MINNEAPOLIS (AP) The signs of progress at Minnesota are plentiful.
The 22nd-ranked Gophers have cracked The Associated Press poll for the first time in more than six years. They have posted consecutive eight-win seasons for the first time since 2002 and 2003, and they have a chance to go to the Big Ten championship game.
The way the players have talked about their performance, their expectations and their place among the conference's best, though, might be the best measure of how far this program has come.
Their confidence is clear.
''There's been a lot of defining moments,'' coach Jerry Kill said.
They started with the win against Nebraska at home last year, part of a four-game conference winning streak. Then there was the victory at Michigan this season that brought back the Little Brown Jug. The comeback against Northwestern last month on an afternoon when the Gophers weren't at their best was important, too. The 37-point win over Iowa to start the November to remember was quite the statement. Hanging around with mighty Ohio State in a one-touchdown loss was the next step.
Last week, they rallied from a 14-point deficit to beat the Huskers on their hallowed home field.
''We don't panic,'' Kill said.
The Gophers play rival Wisconsin on Saturday for the West Division title, an almost unfathomable opportunity for this team from the view of most people outside of it. But that steadiness and sturdiness that Kill and his long-trusted assistant coaches have instilled in the program have helped breed that belief within the locker room that these types of signature victories should come more and more and more to the point where they're not signatures anymore.
Last year during the Big Ten championship game between Ohio State and Michigan State, safety Cedric Thompson said on Twitter that he promised the Gophers would be there in 2014. After losing to the Buckeyes on Nov. 15, linebacker DeVondre Campbell said they would see them again in three weeks.
Beat the Badgers, and they will.
''Our coaching staff, they did a great job of not allowing the mistakes that happened the previous year carry over into the next year,'' cornerback Briean Boddy-Calhoun said. ''So before every season we would go back and look at things that weren't so good last year and kind of put emphasis on those things that didn't go so well. And I think we as a team, we rallied behind that. We really made sure those things didn't happen and guys really took pride in doing their job.''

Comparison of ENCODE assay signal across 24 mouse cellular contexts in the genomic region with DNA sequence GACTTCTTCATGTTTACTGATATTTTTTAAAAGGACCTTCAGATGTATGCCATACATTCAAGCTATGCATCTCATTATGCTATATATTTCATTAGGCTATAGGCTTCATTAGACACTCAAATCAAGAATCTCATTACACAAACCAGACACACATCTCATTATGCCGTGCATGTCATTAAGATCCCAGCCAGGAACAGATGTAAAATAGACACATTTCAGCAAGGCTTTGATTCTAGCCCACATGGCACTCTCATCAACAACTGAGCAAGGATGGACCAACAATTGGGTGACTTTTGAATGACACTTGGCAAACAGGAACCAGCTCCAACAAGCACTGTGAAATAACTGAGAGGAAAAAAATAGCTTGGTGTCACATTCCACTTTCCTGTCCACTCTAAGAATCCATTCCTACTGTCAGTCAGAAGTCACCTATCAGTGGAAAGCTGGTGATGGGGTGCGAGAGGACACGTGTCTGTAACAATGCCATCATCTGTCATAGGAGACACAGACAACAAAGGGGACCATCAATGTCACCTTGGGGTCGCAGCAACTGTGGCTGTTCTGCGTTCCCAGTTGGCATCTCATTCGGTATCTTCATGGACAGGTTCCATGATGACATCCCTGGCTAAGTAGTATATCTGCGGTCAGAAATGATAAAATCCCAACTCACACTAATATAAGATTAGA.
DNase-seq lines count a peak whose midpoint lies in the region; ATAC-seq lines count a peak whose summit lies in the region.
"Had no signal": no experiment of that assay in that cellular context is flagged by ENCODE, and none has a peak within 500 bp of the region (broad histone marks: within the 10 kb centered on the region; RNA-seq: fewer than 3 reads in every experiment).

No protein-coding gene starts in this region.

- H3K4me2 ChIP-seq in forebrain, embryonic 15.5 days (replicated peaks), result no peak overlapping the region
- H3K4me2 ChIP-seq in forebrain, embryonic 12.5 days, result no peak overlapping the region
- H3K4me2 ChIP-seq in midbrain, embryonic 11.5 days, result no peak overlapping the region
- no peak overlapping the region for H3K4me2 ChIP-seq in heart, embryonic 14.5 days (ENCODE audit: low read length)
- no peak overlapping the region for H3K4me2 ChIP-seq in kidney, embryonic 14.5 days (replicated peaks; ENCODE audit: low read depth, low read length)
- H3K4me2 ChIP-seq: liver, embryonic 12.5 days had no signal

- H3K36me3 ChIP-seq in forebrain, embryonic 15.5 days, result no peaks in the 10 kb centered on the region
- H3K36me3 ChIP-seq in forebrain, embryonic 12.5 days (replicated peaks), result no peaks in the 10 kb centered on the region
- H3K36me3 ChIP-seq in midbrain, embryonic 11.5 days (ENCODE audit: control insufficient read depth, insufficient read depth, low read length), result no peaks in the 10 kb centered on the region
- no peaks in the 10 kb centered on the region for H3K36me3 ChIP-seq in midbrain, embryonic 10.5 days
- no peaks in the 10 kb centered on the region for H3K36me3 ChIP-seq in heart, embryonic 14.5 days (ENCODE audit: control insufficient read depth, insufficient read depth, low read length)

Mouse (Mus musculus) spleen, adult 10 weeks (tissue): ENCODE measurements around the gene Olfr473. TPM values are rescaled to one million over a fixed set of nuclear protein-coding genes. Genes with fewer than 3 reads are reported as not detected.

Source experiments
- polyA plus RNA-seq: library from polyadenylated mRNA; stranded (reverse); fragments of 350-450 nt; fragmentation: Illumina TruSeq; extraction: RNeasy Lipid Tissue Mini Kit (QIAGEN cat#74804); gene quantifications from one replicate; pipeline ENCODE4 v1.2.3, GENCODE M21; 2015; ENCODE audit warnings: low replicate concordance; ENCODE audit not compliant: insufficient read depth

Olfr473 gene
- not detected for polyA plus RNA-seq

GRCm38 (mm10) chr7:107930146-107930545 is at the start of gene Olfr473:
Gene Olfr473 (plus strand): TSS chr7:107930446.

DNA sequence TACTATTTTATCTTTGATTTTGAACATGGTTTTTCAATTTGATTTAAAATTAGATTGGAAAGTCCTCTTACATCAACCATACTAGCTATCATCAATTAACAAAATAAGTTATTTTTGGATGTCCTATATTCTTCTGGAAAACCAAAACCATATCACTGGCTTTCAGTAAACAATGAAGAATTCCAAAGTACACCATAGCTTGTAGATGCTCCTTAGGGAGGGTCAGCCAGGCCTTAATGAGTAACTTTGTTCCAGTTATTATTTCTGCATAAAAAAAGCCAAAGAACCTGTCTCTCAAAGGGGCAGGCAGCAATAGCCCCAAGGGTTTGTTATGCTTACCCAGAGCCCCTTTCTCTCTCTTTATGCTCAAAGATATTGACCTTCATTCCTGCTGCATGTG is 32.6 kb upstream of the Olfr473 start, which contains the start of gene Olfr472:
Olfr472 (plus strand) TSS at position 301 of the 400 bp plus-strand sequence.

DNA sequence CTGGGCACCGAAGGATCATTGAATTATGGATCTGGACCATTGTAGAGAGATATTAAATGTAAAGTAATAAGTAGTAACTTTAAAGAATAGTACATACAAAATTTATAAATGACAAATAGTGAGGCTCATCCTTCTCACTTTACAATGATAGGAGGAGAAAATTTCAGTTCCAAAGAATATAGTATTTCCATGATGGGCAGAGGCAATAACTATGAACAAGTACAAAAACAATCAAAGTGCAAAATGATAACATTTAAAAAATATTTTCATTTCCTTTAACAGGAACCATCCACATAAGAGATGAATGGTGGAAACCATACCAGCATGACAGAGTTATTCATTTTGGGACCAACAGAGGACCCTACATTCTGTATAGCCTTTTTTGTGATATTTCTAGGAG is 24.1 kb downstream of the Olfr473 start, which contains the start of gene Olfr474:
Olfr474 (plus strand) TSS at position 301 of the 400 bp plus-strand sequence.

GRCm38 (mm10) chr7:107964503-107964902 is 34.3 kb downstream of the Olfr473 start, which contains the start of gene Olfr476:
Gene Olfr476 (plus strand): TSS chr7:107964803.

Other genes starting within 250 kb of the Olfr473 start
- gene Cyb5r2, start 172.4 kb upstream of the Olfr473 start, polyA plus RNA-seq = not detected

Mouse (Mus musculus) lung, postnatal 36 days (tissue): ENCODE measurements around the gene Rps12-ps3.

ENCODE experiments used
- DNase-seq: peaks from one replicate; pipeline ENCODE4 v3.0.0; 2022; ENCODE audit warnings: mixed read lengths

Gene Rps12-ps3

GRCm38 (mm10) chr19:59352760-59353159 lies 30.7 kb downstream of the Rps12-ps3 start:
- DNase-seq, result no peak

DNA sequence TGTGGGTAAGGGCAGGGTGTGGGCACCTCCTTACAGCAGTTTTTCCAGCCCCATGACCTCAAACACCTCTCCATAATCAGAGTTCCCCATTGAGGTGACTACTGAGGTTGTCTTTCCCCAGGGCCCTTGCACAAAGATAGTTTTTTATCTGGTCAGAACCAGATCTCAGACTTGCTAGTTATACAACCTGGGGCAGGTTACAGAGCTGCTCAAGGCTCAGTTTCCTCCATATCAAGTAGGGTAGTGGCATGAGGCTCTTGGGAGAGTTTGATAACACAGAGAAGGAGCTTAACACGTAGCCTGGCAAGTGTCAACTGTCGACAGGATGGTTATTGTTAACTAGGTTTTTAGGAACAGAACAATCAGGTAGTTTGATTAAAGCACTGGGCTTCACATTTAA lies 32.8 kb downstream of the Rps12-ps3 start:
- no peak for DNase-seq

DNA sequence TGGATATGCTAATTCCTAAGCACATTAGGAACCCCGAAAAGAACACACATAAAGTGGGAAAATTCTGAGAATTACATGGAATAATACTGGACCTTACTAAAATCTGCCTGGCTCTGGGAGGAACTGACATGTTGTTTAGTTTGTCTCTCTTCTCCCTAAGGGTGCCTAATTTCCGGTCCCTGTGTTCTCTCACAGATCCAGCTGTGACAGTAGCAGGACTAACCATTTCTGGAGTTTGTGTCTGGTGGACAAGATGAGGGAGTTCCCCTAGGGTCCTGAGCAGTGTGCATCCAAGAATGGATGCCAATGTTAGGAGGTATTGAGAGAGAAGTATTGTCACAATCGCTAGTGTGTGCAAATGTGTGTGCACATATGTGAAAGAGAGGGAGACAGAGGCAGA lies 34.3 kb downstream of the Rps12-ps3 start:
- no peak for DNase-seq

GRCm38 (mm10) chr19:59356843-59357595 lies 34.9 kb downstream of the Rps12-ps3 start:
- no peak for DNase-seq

The status of star running back David Cobb is a concern for Saturday. Kill said Cobb is ''very questionable'' for the game because of a pulled left hamstring.
''He's been working hard, David has been. When he's not in class, he's been down there,'' Kill said Tuesday, referring to the training room. ''And you know he'll do everything he can to be ready. But that's a difficult injury to deal with.''
If Cobb doesn't play or is limited in his carries, senior Donnell Kirkwood likely will see more action, along with freshman Berkley Edwards if he's cleared from his concussion. Kirkwood was the featured runner two years ago until Cobb took the job and, well, ran with it last fall. Kirkwood, who came through with some clutch gains down the stretch at Nebraska last week, said he has enjoyed watching Cobb flourish into one of the best tailbacks in the country.
Getting over the reduced role ''took probably a game or two,'' Kirkwood said. He added of Cobb: ''He earned his spot, and he earned his keep where he's at.''
So have the Gophers.
The conference title game is a tantalizing prize, but the Badgers are a daunting opponent.
''It's just exciting to look ahead at things like that, but we can't do that,'' wide receiver K.J. Maye said. ''We know we have to get past this game first.''